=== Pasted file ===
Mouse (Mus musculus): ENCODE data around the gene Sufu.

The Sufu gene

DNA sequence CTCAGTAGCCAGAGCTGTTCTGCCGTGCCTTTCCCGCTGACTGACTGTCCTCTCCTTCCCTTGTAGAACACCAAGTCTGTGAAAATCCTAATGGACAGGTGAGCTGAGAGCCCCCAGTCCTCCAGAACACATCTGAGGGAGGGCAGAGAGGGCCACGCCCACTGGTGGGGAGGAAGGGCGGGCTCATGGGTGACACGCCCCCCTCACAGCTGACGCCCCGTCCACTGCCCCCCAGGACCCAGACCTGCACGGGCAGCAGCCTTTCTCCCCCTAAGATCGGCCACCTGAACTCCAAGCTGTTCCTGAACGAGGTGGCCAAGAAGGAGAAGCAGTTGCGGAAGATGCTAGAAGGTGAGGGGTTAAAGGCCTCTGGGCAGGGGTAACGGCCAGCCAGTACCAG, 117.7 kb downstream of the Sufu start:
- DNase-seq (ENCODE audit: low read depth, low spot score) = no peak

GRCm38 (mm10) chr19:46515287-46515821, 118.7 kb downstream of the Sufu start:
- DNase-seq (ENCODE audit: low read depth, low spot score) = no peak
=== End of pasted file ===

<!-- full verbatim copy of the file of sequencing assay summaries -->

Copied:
Mouse (Mus musculus): ENCODE data around the gene Sufu.

The Sufu gene

DNA sequence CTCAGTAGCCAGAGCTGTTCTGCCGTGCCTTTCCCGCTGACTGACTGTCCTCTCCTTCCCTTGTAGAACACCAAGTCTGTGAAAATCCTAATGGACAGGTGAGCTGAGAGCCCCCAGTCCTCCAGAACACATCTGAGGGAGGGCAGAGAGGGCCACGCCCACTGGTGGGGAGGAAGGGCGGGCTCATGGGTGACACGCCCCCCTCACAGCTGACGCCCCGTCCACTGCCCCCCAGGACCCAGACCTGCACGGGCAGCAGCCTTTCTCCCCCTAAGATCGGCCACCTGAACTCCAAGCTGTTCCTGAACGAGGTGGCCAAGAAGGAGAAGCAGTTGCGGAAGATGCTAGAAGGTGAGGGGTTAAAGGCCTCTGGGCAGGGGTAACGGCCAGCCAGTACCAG, 117.7 kb downstream of the Sufu start:
- DNase-seq (ENCODE audit: low read depth, low spot score) = no peak

GRCm38 (mm10) chr19:46515287-46515821, 118.7 kb downstream of the Sufu start:
- DNase-seq (ENCODE audit: low read depth, low spot score) = no peak